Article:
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Epistaxis: Outpatient Management - American Family Physician

Aug 15, 2018 - Epistaxis is a common emergency encountered by primary care physicians. Up to 60% of the general population experience epistaxis, and 6% seek medical attention for it. More than 90% of cases arise from the anterior nasal circulation, and most treatments can be easily performed in the ...

American Family Physician : Article

https://www.aafp.org/afp/2018/0815/p240.html

Hyperhidrosis: Management Options - American Family Physician

Jun 1, 2018 - Hyperhidrosis is excessive sweating that affects patients’ quality of life, resulting in social and work impairment and emotional distress. Primary hyperhidrosis is bilaterally symmetric, focal, excessive sweating of the axillae, palms, soles, or craniofacial region not caused by other ...

American Family Physician : Article

https://www.aafp.org/afp/2018/0601/p729.html

Nonoperative Management of Cervical Radiculopathy - American Family Physician

May 1, 2016 - Cervical radiculopathy describes pain in one or both of the upper extremities, often in the setting of neck pain, secondary to compression or irritation of nerve roots in the cervical spine. It can be accompanied by motor, sensory, or reflex deficits and is most prevalent in persons 50 ...

American Family Physician : Article

https://www.aafp.org/afp/2016/0501/p746.html

Nonsurgical Management of Knee Pain in Adults - American Family Physician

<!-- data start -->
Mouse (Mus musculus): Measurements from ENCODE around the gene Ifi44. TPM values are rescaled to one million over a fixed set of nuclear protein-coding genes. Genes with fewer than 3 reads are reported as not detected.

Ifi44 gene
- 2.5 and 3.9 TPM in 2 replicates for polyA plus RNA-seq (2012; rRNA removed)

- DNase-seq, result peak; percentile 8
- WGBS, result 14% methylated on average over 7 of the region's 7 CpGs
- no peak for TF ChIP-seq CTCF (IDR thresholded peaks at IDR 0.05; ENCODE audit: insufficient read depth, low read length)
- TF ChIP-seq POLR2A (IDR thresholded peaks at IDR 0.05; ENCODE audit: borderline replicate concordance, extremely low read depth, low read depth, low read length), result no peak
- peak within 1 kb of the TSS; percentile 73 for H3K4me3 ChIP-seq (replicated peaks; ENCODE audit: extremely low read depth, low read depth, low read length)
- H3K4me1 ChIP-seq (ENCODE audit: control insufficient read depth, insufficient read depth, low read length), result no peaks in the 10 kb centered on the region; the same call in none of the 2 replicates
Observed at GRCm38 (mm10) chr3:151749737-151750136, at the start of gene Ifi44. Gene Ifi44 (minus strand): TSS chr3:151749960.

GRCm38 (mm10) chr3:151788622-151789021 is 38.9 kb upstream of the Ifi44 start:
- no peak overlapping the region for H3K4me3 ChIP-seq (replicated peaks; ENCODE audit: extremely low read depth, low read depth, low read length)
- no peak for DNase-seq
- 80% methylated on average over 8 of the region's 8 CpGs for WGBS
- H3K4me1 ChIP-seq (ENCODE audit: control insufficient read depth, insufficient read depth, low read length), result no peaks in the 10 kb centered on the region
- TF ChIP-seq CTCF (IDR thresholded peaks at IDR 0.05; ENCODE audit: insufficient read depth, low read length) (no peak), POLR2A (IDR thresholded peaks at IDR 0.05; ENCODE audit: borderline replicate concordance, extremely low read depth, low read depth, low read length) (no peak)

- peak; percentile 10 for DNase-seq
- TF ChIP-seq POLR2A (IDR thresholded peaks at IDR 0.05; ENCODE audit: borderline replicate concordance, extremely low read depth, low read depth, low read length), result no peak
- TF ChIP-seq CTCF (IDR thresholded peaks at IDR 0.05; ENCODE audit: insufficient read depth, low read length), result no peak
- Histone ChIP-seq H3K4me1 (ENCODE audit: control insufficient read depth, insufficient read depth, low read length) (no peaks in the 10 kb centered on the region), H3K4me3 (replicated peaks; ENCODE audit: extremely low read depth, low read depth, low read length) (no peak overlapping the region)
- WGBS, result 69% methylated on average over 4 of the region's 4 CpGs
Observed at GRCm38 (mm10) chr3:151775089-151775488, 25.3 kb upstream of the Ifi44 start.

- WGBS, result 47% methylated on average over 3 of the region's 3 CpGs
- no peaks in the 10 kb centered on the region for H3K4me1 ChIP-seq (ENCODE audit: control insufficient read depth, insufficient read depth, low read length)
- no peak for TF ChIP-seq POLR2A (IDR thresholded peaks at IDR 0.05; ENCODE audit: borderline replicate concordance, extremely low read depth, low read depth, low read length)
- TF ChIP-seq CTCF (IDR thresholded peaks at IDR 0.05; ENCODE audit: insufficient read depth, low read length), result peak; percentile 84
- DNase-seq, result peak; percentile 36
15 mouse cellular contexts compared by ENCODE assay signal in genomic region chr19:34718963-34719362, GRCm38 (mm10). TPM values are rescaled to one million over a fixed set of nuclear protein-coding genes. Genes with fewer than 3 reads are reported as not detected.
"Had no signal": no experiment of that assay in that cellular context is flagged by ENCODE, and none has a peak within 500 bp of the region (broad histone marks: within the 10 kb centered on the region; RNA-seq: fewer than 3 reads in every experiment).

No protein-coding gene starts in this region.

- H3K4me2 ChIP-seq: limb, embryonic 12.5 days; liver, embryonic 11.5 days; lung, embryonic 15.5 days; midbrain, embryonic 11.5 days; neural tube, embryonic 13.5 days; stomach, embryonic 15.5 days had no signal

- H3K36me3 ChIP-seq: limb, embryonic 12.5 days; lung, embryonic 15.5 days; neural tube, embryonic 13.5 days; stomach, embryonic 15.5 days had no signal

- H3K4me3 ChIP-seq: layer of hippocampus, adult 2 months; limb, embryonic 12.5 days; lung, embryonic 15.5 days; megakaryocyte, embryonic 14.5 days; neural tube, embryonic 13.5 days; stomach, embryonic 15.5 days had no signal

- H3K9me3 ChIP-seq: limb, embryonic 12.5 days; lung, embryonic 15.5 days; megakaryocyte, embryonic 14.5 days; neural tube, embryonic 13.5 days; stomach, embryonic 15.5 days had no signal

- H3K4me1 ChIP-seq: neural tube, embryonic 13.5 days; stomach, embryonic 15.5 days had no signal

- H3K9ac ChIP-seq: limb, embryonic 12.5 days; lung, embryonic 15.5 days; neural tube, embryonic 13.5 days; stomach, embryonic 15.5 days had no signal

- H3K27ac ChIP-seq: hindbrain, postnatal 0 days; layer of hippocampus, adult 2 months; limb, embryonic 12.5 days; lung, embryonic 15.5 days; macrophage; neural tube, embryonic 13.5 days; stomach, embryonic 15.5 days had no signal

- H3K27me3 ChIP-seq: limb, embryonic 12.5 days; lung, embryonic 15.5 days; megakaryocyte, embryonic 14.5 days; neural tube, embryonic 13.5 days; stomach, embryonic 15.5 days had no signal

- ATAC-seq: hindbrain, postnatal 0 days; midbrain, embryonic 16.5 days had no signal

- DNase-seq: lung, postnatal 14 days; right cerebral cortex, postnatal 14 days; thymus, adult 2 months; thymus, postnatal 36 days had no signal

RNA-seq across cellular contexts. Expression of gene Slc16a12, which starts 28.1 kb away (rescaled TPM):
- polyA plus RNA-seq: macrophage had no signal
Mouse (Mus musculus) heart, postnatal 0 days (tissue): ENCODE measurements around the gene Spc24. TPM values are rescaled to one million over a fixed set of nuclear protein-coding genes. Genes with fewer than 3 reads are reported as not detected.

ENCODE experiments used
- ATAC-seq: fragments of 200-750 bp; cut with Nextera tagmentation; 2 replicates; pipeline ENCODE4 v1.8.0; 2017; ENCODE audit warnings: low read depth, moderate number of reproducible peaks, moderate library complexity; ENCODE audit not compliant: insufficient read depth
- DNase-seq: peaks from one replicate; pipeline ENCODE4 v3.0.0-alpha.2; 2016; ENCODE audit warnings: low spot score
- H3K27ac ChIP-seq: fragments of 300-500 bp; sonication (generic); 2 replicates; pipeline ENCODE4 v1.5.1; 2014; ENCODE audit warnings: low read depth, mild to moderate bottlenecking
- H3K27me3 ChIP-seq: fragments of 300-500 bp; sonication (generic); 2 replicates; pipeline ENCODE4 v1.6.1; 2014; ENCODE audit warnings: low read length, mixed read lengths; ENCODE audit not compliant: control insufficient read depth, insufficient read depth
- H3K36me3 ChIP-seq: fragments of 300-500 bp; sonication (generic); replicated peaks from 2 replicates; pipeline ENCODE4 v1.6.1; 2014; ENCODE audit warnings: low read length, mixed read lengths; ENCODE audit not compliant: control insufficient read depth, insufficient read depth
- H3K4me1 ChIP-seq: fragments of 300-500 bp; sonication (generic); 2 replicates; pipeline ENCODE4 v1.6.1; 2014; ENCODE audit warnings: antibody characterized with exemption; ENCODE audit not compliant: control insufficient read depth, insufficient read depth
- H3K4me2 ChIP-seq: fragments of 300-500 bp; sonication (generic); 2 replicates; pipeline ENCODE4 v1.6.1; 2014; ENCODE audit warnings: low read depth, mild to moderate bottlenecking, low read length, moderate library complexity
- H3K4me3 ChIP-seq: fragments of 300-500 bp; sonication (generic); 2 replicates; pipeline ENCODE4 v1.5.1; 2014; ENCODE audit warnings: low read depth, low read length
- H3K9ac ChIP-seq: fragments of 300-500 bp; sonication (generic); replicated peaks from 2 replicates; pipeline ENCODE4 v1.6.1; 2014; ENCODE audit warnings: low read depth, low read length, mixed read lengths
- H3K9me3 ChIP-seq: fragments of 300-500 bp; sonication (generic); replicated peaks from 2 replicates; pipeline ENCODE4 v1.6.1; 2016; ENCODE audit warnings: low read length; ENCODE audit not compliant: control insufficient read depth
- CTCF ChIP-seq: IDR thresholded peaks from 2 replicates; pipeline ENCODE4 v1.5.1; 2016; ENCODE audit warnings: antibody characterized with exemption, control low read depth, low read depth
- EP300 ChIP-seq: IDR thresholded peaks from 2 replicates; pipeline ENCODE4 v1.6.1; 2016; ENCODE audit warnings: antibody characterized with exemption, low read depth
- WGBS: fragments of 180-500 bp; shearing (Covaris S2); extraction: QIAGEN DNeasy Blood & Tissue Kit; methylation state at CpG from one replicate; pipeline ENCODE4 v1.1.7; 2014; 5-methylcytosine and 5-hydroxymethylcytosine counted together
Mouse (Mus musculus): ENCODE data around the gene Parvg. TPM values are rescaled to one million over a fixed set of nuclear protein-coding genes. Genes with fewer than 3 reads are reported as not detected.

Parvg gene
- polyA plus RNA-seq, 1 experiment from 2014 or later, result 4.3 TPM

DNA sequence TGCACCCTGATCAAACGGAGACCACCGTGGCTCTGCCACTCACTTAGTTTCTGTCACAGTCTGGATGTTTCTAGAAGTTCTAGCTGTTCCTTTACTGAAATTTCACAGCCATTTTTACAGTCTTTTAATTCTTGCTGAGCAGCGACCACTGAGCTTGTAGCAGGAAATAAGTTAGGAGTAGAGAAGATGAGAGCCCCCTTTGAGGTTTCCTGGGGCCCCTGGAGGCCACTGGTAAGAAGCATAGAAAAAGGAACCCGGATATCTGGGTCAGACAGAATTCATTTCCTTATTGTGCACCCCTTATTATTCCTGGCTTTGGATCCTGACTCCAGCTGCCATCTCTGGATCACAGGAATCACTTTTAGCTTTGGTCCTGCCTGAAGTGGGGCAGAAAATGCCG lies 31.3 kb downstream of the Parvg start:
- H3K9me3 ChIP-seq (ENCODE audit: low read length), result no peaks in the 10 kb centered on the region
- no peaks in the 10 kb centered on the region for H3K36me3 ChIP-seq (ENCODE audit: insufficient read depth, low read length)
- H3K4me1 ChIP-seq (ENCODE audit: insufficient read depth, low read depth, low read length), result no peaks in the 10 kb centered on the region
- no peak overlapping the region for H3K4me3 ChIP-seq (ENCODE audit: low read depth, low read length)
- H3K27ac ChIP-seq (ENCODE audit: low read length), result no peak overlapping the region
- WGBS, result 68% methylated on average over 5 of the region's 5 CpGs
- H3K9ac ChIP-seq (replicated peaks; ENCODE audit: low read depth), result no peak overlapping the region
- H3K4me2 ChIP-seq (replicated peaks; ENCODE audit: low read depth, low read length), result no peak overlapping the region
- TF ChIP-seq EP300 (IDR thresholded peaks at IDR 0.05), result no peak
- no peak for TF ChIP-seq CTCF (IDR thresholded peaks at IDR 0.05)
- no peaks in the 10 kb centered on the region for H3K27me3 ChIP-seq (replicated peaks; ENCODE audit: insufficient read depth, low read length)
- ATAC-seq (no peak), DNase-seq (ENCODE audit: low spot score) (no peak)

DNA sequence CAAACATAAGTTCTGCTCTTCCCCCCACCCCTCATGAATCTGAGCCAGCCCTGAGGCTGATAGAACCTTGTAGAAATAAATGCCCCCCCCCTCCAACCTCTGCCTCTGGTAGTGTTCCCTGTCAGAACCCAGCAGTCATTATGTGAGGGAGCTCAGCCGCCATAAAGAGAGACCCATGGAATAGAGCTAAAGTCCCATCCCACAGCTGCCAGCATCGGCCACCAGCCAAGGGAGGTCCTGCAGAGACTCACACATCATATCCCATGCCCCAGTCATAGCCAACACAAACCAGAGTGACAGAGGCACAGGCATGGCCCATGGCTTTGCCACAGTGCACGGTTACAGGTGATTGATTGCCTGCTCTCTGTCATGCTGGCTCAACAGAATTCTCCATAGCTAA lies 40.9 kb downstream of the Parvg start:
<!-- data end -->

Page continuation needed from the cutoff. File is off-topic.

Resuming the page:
Nov 15, 2015 - The role of the family physician in managing knee pain is expanding as recent literature supports nonsurgical management for many patients. Effective treatment depends on the etiology of knee pain. Oral analgesics—most commonly nonsteroidal anti-inflammatory drugs and acetaminophen—are ...

American Family Physician : Article

https://www.aafp.org/afp/2015/1115/p875.html

Management of Constipation in Older Adults - American Family Physician

Sep 15, 2015 - Chronic constipation is common in adults older than 60 years, and symptoms occur in up to 50% of nursing home residents. Primary constipation is also referred to as functional constipation. Secondary constipation is associated with chronic disease processes, medication use, and ...

American Family Physician : Article

https://www.aafp.org/afp/2015/0915/p500.html

Practical Selection of Antiemetics in the Ambulatory Setting - American Family Physician

Mar 1, 2015 - Nausea and vomiting are mediated primarily by three neurotransmitter pathways: visceral stimulation releases dopamine and serotonin; vestibular and central nervous system activation release histamine and acetylcholine; and chemoreceptor trigger zone activation releases dopamine and ...

American Family Physician : Article

https://www.aafp.org/afp/2015/0301/p293.html

Prevention and Treatment of Motion Sickness - American Family Physician

Jul 1, 2014 - Motion sickness is a common syndrome that occurs upon exposure to certain types of motion. It is thought to be caused by conflict between the vestibular, visual, and other proprioceptive systems. Although nausea is the hallmark symptom, it is often preceded by stomach awareness, ...

American Family Physician : Article

https://www.aafp.org/afp/2014/0701/p41.html

Nausea and Vomiting of Pregnancy - American Family Physician

Jun 15, 2014 - Nausea and vomiting of pregnancy affects nearly 75% of pregnant women. The exact cause is unknown. In most cases, it is a mild, self-limited condition that can be controlled with conservative measures and has no adverse fetal sequelae. About 1% of women develop hyperemesis gravidarum, ...

American Family Physician : Article

https://www.aafp.org/afp/2014/0615/p965.html

Management of Erectile Dysfunction - American Family Physician

Feb 1, 2010 - Erectile dysfunction (ED) is the most common sexual problem in men. The incidence increases with age and affects up to one third of men throughout their lives. It causes a substantial negative impact on intimate relationships, quality of life, and self-esteem. History and physical ...